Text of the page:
Mark Zuckerberg announced on Thursday in a Facebook post that the social networking site is working with to develop new technology to beam the Internet to anywhere in the world.

The Facebook (NASDAQ:FB) CEO wants everyone to sign up for his site, whether they live in rural Africa or somewhere in the Australian outback. To that end, Facebook's Connectivity Lab wants to connect the entire world to the Internet, whether it takes existing technology, or the invention of something entirely new, to get it done.

Facebook’s plan is to use solar-powered drones to transmit the Internet to suburban areas below that lack it. The company's plan also calls for satellites to beam the Internet to “user terminals” in areas with low population densities. In fact, the Connectivity Lab’s satellite system sounds a lot like Google Inc.’s (NASDAQ:GOOG) Project Loon, one of the search giant’s “moonshots," which has similar aims, mainly to provide Internet access to those living in remote areas.

Whereas Google’s Project Loon will use a network of hot-air balloons to connect the Internet to rural areas, Facebook’s Connectivity Lab plans to build solar-powered drones to connect highly populated, suburban areas to rural ones. The company will likely use technology from U.K.-based Ascenta, which Facebook bought for $20 million. Ascenta staff will work with teams that Facebook acquired from NASA’s Jet Propulsion Laboratory, Ames Research Center and the National Optical Astronomy Observatory.

How will the Connectivity Lab get its high-flying plans to work? As former MIT visiting scientist and current Facebook employee Yael Maguire explained it, the drones will employ a “new type of plane architecture that flies at 20,000 meters,” which will enable them to be unaffected by commercial airlines, wind and the weather. Maguire says they will be capable of remaining “in the air for months at a time.”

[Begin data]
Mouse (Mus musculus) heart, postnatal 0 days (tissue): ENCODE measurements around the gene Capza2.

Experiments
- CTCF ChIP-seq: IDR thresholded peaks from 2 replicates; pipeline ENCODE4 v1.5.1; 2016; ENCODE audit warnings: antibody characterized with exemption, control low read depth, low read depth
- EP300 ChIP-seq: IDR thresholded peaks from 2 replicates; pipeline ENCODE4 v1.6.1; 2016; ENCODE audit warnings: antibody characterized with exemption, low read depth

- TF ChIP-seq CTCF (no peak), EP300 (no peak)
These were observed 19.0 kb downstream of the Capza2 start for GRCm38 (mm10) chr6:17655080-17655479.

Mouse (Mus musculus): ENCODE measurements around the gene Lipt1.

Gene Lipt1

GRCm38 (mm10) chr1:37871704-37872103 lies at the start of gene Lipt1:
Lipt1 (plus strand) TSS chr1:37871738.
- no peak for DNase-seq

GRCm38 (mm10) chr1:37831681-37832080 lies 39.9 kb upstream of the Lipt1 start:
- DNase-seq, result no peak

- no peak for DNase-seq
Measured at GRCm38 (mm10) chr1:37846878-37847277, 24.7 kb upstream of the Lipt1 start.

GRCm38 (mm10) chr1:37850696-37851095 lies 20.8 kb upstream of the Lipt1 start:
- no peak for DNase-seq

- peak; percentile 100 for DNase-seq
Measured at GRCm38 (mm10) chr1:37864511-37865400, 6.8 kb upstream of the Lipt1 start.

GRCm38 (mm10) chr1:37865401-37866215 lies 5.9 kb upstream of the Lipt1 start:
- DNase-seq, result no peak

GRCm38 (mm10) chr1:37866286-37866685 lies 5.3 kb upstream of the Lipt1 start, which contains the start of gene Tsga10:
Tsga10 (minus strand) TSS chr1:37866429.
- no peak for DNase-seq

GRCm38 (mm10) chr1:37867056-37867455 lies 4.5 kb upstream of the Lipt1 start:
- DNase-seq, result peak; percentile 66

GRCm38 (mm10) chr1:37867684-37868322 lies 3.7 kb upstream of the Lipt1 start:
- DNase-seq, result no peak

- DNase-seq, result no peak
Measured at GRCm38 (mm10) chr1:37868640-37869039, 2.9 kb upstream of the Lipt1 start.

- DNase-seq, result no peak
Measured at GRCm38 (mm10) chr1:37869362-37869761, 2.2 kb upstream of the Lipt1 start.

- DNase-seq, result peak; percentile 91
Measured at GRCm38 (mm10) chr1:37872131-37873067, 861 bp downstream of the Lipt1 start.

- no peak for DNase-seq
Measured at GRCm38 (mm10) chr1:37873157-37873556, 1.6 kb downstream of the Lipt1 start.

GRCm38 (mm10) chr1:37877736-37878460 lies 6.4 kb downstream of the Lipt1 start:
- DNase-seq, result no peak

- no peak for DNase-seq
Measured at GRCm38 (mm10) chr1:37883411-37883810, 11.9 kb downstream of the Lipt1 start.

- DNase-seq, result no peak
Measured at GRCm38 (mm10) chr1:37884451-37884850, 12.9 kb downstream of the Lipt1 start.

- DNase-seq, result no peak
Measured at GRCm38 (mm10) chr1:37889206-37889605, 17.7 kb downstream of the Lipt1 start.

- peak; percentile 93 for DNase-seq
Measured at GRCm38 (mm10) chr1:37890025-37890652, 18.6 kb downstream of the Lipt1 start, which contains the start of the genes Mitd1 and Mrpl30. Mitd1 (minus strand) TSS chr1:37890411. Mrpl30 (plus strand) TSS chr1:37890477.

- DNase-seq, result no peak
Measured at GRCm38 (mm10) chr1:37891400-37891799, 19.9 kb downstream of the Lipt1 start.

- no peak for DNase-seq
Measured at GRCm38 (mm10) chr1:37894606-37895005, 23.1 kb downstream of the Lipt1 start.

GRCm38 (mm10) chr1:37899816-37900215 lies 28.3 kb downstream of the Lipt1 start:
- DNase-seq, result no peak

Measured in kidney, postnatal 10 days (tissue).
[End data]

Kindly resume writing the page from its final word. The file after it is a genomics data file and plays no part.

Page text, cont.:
For rural areas with low population densities, Facebook’s Connectivity Lab plans to employ satellite systems. Maguire says they could span “perhaps even across continents” in a low-Earth orbit. The satellites will then be “constantly moving … [which] necessitates a steady stream” of Internet signal and a “user terminal” for those on the ground to receive the satellite broadcast.

Maguire says there are a “fabulous set of problems” to overcome to make the satellites work, which the Connectivity Lab plans to tackle with lasers. The problem, as he describes it in a YouTube video, involves how broadcast networks are currently bound to satellite towers that require a terrestrial connection to the Internet.

Lasers can offer a wireless connection to the Connectivity Lab's satellite system, delivering high speeds on par with “fiber optics,” Maguire said. A Facebook spokesperson said the company had "no specifics to share" on a timeline for when the Connectivity Lab plans to begin testing.

"Our goal with is to make affordable access to basic Internet services available to every person in the world," Zuckerberg said in his post announcing Connectivity Lab. So what does Facebook make of Google's Project Loon?

"The Connectivity Labs were established to support the initiative of," a spokersperson said. "The more companies, the more organizations working towards the goal of connecting people around the world, the better."

Follow Reporter Thomas Halleck @tommylikey